More than 11.3 million people have signed up for health coverage under the Affordable Care Act in all 50 states and the District of Columbia, according to data released Thursday that provides the first national snapshot of enrollment for 2016.
The total includes 8.6 million people (76 percent) through last Saturday in the 38 states using the federal marketplace, HealthCare.gov, as well as 2.7 million people (24 percent) who enrolled in coverage as of Dec. 26 in the 13 state insurance exchanges.
Enrollment is well ahead of the figures announced in late 2014, when more than 7.1 million people had signed up for 2015 health plans – 6.5 million via HealthCare.gov and 633,000 in the 14 states that were then running their own marketplaces.
“We’re seeing unprecedented demand" for coverage, Health and Human Services Secretary Sylvia Burwell said in a statement, which noted that the consumers now seeking coverage "are increasingly young, engaged and shopping for the best plan."
Nationwide, almost 4 million people under 35 signed up on the federal and state marketplaces through Dec. 26. Of those, nearly 3 million are ages 18-34 – more than a quarter of all plan selections. HHS officials touted that percentage, although it is about the same as late December last year.
The officials said one enrollment trend involving young adults was particularly encouraging.
“Over 1 million new consumers under age 35 signed up for HealthCare.gov coverage,” said Andy Slavitt, acting administrator for the Centers for Medicare and Medicaid Services. They represent 41 percent of all new consumers, he said, up from 38 percent at this time last year.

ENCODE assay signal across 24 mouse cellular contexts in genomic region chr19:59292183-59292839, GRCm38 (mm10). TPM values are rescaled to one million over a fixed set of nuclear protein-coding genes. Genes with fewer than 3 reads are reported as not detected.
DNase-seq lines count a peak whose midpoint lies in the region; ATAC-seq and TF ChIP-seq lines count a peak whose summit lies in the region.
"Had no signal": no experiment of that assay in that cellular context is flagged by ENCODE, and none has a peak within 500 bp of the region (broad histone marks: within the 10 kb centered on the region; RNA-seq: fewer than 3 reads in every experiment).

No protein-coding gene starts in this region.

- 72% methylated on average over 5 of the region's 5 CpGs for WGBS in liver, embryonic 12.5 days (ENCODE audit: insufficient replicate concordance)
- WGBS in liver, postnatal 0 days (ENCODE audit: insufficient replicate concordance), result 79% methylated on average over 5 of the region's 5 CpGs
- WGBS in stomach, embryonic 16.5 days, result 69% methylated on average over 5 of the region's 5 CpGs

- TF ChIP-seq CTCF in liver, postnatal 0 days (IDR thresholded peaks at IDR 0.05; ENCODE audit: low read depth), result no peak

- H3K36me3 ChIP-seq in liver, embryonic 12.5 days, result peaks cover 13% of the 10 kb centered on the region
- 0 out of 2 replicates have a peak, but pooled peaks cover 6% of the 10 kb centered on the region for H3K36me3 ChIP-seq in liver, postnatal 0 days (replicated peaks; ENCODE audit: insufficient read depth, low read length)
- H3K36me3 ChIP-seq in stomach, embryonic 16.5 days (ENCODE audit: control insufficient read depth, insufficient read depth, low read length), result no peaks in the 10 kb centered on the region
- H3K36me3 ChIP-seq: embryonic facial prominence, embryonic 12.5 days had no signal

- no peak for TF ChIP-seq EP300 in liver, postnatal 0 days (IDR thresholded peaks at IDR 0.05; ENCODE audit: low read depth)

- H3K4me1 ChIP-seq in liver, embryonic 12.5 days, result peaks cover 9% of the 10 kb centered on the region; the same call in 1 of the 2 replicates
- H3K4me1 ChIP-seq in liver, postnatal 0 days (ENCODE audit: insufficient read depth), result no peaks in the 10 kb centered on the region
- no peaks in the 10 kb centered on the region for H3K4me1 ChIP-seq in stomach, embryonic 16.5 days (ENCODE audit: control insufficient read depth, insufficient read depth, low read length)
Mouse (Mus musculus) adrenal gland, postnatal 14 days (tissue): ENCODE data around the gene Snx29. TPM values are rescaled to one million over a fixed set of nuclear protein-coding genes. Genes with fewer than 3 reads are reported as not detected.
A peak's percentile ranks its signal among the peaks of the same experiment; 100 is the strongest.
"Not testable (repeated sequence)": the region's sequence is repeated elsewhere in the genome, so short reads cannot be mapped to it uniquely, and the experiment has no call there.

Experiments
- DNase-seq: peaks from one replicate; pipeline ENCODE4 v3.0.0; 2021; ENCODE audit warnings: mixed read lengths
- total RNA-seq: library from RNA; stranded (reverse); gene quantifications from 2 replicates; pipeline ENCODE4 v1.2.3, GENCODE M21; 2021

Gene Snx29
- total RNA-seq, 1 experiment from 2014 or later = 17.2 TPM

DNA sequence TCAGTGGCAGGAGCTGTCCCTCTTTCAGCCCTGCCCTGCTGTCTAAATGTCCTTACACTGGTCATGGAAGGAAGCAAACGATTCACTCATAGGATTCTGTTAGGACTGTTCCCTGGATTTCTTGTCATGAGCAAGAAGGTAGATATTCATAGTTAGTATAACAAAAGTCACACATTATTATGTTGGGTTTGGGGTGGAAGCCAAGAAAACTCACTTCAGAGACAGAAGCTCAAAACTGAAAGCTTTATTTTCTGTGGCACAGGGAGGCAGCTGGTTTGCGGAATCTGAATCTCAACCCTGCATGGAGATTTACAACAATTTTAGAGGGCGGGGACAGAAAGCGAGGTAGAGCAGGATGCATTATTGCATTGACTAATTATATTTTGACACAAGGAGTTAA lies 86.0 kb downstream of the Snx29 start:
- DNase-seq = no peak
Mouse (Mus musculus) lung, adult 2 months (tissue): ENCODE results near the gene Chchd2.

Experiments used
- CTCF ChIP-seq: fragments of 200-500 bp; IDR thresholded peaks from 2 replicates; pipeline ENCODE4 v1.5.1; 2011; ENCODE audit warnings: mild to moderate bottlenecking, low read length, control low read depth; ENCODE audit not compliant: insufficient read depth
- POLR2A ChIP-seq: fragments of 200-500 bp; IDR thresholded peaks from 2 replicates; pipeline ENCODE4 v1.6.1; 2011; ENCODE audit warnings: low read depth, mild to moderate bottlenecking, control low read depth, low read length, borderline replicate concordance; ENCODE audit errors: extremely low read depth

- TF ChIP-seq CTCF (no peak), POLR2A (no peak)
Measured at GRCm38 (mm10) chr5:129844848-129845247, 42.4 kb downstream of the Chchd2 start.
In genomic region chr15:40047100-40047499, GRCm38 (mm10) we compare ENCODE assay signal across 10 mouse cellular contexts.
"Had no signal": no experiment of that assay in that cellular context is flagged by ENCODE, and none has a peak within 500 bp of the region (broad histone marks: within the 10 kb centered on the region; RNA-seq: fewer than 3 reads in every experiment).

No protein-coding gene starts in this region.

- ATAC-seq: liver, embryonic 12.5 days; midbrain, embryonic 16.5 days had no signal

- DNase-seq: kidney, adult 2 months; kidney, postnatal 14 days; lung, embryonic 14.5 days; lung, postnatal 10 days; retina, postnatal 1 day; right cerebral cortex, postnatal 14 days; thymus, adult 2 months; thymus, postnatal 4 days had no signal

Federal officials also said the latest numbers show that consumers are actively engaged in choosing their coverage. Among the 8.2 million re-enrolled customers nationwide, more than half came back, reviewed their information and actively selected a plan.
And about 60 percent of people who actively re-enrolled through HealthCare.gov switched to a different plan, officials said. Many enrollees faced substantial premium increases if they stuck with their old plans and could save a substantial amount of money by switching, noted Larry Levitt, a senior vice president at Kaiser Family Foundation.
Robert Laszewski, an insurance industry analyst and frequent critic of the law, has warned that enrollment is not strong enough to make the ACA politically and financially sustainable.
“We always see these big enrollment numbers being announced by the administration, only to see the block shrink dramatically by year-end,” he wrote in a blog post this week.
Open enrollment continues through Jan. 31, and the sign-up totals could fluctuate as plan changes or cancellations occur, such as those in response to life changes like a new job or marriage. The data released Thursday only reflect plan selections and do not indicate how many consumers have paid their premiums to put coverage in effect.
Until now, the Obama administration's ACA snapshots have looked at just HealthCare.gov. Data released at the end of 2015 suggested enrollment was skewing slightly younger, and officials say that's likely a proxy for healthy people -- a trend that is crucial to the stability of the marketplaces.
Enrollment is a key barometer of the 2010 law's success because insurance premiums in the federal exchange are up this year by 7.5 percent on average, nearly four times as much as a year ago.
Despite the latest numbers, the Obama administration has not adjusted its modest projection for how many more Americans will have coverage at the end of the year compared to the close of 2015 – acknowledgement that successful outreach will be increasingly tough.
The decline in the nation’s uninsured rate was stagnant last year, according to a Gallup-Healthways Well-Being Index released Thursday. The survey showed that 11.9 percent of U.S. adults did not have health insurance in the final quarter of 2015, the same as in the first quarter.
“This validates concerns that similarly large reductions may not be possible in the future because the remaining uninsured are harder to reach or less inclined to become insured more generally,” Gallup noted.